RED WING - In decades past, businesses in this city had storefront signs banning Native Americans from entering.
Today, Red Wing businesses are planning to partner with Dakota entrepreneurs to grow the area.
Red Wing Downtown Main Street, Red Wing's economic development agency, is spurring renewed conversations with nearby Prairie Island Indian Community. The groups met Wednesday for a public presentation on area Dakota history and the unveiling of a new art installation that will one day sit in Red Wing's City Hall.
"It's exciting they want to learn about a history that they weren't taught about and we weren't taught about," said Shelley Buck, vice president of the Prairie Island Tribal Council.
The partnership comes after a yearlong diversity project showed how separated the city, named for a famous Dakota chief, had become from its Native American neighbors.
"It became very clear that we had some work to do," Megan Tsui of Red Wing Downtown Main Street said. "Not everyone feels welcome here."
One of the key realizations was how important Treasure Island is to Red Wing's economy. Market research showed most people who attend concerts or shows at the resort and casino eat or stay in Red Wing, which surprised local officials who thought money spent at the casino stayed in Prairie Island.
The tribe generates close to $19 million in state and federal taxes annually along with more than $60 million spent with Minnesota businesses each year, Buck said.
City and tribal officials hope to pool their resources for future projects, including expanded housing developments and business growth for entrepreneurs of color.
Tsui said Downtown Main Street plans to create a paid advisory committee to help would-be business owners overcome obstacles to help fill downtown needs.
The agency also plans to adopt a more long-range attitude toward community planning, similar to Prairie Island's "seven-generation" philosophy where leaders look at how community decisions will affect the tribe's descendants.
Buck said she's cautiously optimistic about the new partnership and the possibility of reconciliation, as it will take time to build trust given the history of bad relations between the area's Native American population and the U.S. government.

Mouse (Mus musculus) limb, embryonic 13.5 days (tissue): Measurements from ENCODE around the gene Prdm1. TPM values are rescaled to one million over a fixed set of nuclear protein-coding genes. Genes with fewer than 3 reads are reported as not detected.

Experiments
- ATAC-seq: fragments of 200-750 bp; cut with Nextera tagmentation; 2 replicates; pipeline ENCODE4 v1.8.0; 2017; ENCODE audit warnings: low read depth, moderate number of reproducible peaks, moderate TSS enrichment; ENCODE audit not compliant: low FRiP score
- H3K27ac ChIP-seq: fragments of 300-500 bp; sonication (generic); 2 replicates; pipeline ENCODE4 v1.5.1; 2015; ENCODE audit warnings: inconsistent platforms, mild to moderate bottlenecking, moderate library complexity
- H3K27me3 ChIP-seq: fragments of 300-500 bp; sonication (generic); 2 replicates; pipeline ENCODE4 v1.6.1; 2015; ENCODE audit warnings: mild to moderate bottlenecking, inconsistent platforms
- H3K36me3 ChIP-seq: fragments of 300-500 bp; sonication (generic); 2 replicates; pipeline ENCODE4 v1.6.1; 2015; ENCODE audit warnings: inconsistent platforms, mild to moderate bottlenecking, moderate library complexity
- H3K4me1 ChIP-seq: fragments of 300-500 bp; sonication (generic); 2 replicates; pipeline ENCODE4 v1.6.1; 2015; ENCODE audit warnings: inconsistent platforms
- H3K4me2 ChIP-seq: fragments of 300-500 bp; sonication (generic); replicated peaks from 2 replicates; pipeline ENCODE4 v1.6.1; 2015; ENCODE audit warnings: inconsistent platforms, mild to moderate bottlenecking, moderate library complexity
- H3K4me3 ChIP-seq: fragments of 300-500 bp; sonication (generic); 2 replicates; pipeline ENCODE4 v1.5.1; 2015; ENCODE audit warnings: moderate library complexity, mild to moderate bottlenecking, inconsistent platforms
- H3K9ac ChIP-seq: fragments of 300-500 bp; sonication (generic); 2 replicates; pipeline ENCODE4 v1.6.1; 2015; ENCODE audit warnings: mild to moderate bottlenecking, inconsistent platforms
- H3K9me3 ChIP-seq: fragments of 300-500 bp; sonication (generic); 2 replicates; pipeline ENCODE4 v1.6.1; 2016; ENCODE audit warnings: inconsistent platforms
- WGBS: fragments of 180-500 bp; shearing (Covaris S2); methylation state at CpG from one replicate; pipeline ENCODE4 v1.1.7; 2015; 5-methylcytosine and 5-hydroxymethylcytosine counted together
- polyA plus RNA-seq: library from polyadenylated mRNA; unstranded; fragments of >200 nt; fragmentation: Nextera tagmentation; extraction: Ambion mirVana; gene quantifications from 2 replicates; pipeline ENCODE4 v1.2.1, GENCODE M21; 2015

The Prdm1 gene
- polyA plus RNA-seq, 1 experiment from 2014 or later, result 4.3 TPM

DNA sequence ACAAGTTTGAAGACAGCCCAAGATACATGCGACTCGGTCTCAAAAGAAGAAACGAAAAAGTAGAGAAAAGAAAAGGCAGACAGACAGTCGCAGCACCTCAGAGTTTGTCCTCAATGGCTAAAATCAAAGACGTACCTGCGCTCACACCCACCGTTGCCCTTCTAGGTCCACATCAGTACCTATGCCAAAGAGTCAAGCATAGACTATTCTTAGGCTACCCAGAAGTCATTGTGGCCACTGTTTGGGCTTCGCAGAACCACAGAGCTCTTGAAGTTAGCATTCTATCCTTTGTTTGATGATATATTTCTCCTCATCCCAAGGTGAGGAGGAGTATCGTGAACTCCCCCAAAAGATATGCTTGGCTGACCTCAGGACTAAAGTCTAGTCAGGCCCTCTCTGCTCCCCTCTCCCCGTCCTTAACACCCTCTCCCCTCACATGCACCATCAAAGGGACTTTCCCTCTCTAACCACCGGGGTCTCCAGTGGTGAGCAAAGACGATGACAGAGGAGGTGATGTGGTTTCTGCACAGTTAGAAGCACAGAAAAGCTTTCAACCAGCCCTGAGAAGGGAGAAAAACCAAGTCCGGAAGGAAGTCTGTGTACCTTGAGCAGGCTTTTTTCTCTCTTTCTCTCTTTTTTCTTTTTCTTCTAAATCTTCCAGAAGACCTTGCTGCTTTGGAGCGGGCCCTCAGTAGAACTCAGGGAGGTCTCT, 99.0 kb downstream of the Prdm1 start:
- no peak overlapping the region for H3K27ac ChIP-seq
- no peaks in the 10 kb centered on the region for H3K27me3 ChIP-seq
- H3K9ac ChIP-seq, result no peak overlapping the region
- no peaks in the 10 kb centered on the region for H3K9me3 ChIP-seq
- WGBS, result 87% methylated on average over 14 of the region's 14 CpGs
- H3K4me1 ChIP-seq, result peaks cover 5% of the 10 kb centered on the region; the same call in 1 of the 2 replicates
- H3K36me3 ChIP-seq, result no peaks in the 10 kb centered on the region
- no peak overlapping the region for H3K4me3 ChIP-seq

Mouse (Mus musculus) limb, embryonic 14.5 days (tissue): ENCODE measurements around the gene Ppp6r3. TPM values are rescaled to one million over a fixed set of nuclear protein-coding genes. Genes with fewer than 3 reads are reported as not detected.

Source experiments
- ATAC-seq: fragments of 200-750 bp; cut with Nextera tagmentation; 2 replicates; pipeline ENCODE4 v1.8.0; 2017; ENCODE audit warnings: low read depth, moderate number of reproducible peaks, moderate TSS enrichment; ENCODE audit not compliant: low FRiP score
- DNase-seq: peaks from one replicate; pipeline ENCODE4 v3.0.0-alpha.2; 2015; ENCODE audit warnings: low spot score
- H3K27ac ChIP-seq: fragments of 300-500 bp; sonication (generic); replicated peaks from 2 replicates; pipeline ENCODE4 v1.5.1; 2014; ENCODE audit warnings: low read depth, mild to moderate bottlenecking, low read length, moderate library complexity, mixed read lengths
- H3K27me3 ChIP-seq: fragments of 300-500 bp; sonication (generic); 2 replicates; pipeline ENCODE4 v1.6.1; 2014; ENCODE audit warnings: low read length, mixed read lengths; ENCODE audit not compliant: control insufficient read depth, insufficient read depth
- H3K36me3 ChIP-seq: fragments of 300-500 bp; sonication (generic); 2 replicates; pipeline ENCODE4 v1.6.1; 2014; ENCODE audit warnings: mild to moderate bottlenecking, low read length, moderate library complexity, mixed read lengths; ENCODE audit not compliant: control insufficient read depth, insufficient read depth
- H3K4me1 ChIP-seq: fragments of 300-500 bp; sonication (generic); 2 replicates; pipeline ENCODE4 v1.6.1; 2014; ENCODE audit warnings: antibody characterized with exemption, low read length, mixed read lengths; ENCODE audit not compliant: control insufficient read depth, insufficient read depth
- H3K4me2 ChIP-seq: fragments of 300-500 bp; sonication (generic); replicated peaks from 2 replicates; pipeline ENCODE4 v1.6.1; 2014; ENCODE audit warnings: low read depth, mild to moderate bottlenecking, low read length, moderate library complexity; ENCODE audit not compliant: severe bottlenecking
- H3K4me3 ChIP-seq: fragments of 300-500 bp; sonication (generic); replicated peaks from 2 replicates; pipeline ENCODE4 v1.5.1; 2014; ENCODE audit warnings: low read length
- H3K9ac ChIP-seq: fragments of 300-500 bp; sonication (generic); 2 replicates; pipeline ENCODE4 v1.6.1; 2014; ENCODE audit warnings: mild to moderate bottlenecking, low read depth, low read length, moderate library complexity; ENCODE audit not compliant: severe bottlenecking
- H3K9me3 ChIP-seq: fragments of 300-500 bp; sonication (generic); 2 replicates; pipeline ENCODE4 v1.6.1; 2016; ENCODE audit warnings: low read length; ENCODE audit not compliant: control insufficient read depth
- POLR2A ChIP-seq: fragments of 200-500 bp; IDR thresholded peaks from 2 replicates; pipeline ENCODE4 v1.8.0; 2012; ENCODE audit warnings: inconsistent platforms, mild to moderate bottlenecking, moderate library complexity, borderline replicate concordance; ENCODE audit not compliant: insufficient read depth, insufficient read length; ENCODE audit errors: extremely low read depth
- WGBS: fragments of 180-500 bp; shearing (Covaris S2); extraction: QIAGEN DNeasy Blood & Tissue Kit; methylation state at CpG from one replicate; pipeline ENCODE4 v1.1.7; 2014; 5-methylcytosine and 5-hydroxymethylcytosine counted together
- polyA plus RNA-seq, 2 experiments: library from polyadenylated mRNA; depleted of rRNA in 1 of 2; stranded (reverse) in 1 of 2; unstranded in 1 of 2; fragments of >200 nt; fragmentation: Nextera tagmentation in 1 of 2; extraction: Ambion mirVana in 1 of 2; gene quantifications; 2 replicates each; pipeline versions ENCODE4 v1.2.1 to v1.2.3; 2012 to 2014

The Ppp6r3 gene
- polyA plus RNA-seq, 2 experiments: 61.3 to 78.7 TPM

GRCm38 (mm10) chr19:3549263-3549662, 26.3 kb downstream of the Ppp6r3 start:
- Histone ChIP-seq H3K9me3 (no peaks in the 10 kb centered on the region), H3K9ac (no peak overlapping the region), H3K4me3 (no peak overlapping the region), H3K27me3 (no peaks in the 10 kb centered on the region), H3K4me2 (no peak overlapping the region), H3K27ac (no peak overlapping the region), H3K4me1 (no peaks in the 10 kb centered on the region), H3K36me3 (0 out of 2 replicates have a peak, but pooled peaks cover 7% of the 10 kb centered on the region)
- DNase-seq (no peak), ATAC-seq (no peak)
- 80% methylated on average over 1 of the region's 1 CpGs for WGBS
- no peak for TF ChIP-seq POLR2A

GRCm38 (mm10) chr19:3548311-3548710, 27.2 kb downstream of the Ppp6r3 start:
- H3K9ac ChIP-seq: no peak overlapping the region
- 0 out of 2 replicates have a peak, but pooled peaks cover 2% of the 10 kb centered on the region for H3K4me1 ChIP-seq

Overcoming past injuries
Prairie Island was formally recognized as a reservation in 1889 following decades of settlers stealing or swindling land from Native Americans. Much of the reservation is within Red Wing's city limits.
In the 1830s, Chief Wabasha II helped to negotiate more than 320,000 acres of land between Red Wing and Wabasha for Dakota residents of mixed race.
Those residents were given contracts for 640 acres of land within the tract, but then-Sen. Henry Rice spurred the U.S. Senate in 1854 to offer a new deal — Dakota people could give up their contracts for the land in exchange for an equal amount of property in unsurveyed federal lands.
Traders and settlers took advantage of the Senate deal to con Dakota people out of their property, using the contracts for land in northern Minnesota's mining territory and Nevada, among other parts of the United States.
That's one of a number of historical wounds Buck said the Dakota carry to this day. Buck encourages Red Wing officials to reach out to Prairie Island's council as much as possible to avoid future controversies.
"If you have us at a seat of the table in the beginning, you prevent more work for yourself later on," Buck said.
The city is already taking steps to recognize the impact Prairie Island has had. Cole Redhorse Taylor, a Prairie Island artist, recently designed a tapestry depicting Red Wing's founding.
The piece, called "In the Beginning: He Mni Can," shows Chief Red Wing with a sacred pipe at He Mni Can (pronounced heh-meh-NEE-cha), the sacred bluffs in Red Wing — also known as Barn Bluff — pondering how starting a village near the site would affect his people.
"In the Beginning" will be hung at various businesses around the downtown area before making its way to Red Wing City Hall, where it will go on display next to a portrait of Chief Red Wing.
"It's about offering good feelings and offering a peaceful solution to a lot of these really hard experiences we've all had," Redhorse Taylor said.